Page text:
Oat futures have climbed more than 30 cents a bushel since the start of the new year, raising the question: will more acres switch from wheat to oats?
As of Wednesday, nearby and new crop oat futures in Chicago were in the 42 to 45 percent range relative to Minneapolis wheat. The flatter, quieter spot market in the prairies has reflected a similar relationship between oats and wheat.
As a rule of thumb, oat prices need to be around 50 percent of wheat values to pick up more acres, says Randy Strychar of OatInformation.com in the video below, filmed earlier this month at CropSphere in Saskatoon.
At the time, Strychar was expecting oat acres in Canada to be down five to seven percent in 2018, depending on the price relative to wheat and how many pea acres are swapped for oats due to India’s tariffs on pulse imports.
Supplies will be comfortable, even with lower acres, he says, noting he expects carryout of around a million metric tonnes compared to 600 thousand last year. There are also large stocks in Minneapolis reducing concerns about a shortage if acres or yields are down.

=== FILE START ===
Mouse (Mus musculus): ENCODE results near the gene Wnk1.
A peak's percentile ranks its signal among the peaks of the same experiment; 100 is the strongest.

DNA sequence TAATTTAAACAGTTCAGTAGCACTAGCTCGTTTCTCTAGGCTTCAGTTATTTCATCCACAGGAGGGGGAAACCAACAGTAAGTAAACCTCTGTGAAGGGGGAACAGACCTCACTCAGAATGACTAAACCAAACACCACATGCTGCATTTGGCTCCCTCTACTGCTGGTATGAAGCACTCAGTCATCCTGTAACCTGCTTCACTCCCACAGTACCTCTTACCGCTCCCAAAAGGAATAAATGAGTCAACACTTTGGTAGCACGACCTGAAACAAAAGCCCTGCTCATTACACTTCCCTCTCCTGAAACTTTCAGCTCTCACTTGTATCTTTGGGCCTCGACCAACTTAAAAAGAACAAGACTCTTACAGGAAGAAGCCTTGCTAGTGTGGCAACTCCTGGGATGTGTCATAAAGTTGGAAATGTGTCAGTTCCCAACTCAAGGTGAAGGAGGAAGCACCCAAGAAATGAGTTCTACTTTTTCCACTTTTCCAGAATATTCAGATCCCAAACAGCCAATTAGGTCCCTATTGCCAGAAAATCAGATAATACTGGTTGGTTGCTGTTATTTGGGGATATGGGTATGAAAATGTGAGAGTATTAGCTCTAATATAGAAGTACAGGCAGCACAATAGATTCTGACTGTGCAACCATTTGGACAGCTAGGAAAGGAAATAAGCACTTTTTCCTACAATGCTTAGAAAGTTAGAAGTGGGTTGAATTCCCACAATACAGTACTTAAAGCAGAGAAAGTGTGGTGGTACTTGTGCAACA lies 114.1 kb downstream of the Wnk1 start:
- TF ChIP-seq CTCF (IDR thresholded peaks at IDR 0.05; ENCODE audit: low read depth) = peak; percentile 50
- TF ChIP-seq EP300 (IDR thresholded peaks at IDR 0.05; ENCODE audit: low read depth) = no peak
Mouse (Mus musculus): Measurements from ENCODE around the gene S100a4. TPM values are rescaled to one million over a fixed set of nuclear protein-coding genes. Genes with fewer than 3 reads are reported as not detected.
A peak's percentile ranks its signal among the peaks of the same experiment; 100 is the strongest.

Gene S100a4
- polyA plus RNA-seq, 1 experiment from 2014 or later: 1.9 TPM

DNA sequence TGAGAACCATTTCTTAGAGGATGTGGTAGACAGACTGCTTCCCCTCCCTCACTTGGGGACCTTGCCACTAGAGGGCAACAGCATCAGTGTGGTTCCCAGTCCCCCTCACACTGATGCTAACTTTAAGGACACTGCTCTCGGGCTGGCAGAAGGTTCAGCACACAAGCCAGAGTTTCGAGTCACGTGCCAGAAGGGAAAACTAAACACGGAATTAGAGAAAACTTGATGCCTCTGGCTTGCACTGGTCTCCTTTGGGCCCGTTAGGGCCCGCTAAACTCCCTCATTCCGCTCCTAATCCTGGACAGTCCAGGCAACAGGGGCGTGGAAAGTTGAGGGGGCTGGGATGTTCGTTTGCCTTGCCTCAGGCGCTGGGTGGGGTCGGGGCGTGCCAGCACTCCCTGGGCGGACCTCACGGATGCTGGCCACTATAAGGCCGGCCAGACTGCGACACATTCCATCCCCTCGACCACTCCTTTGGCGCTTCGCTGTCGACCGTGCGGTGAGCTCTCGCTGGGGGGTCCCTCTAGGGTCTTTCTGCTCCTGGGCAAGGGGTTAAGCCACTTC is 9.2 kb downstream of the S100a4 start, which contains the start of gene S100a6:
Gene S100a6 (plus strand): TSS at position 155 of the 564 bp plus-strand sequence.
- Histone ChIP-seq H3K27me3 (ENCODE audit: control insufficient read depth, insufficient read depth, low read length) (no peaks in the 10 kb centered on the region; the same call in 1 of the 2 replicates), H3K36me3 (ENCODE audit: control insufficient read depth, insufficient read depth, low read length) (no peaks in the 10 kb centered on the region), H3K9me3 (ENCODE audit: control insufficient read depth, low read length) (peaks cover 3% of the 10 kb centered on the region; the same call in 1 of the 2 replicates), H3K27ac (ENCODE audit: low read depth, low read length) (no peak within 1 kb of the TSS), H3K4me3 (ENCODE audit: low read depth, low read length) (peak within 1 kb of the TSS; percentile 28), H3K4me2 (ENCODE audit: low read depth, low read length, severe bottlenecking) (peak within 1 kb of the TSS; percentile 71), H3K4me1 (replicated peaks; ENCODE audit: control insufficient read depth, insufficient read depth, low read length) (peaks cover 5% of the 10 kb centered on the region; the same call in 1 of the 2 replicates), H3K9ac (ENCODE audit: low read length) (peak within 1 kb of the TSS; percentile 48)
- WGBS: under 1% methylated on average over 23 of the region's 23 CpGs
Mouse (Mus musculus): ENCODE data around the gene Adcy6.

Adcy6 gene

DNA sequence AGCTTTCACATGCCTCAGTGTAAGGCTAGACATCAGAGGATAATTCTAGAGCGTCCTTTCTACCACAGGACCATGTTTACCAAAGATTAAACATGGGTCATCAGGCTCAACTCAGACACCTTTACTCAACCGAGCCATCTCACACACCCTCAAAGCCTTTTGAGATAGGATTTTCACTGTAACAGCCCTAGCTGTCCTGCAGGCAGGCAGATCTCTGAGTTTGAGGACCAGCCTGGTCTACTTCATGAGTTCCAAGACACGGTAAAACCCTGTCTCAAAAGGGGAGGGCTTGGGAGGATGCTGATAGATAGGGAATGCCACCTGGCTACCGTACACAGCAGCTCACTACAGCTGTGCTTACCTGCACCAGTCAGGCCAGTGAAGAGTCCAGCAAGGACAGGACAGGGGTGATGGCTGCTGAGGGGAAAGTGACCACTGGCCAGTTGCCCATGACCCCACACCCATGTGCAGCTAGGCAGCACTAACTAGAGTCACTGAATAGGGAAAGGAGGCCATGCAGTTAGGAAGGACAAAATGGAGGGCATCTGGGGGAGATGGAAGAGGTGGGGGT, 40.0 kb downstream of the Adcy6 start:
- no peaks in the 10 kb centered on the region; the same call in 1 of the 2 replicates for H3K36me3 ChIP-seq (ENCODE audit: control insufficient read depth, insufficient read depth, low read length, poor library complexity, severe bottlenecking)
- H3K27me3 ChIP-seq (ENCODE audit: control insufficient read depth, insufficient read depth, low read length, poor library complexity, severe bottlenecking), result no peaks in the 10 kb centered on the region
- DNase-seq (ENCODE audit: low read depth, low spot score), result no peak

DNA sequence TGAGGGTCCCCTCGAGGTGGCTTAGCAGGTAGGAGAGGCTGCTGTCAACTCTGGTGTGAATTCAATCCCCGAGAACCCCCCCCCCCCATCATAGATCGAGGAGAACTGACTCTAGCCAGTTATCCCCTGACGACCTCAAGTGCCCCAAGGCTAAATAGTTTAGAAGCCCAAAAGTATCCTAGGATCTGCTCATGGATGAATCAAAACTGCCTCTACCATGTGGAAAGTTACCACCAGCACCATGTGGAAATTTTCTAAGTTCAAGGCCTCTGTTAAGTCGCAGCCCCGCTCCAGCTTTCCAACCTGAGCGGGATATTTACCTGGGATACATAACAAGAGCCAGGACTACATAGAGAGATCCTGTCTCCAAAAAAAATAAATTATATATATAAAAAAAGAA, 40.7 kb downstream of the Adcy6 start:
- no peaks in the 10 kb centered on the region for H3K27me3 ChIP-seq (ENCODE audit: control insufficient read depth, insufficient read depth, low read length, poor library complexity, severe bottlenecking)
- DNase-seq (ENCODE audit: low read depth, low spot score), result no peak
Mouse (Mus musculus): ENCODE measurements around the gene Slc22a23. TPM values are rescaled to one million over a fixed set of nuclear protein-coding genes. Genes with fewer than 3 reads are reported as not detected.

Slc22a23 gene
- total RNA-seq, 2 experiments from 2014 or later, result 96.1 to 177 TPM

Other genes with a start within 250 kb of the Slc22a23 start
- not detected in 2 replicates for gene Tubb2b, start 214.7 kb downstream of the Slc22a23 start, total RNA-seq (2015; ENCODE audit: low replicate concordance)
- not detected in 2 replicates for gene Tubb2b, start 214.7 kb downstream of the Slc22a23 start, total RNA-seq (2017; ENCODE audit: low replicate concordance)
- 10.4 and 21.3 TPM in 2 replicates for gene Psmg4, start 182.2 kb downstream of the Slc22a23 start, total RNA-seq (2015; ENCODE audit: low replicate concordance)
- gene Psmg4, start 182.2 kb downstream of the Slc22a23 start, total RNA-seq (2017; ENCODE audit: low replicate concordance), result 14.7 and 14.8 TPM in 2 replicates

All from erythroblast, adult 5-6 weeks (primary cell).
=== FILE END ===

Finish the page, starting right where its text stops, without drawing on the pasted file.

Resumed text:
Strychar is bullish oats in the long term due to growing demand for oats in food products, which already accounts for around half of commercial consumption of oats.
“We’re doing some research right now. When we look out 10 years in the global oat market, someone, somewhere in the five oat milling centres around the world will have to build about 10 oat mills or about 100,000 tonnes to keep up with food demand,” he says. “Canada is a predominant player in that so that’s going to translate into more miller demand.”
Hear Randy Strychar discuss the oat market heading into spring of 2018 at CropSphere in Saskatoon (filmed January 9th):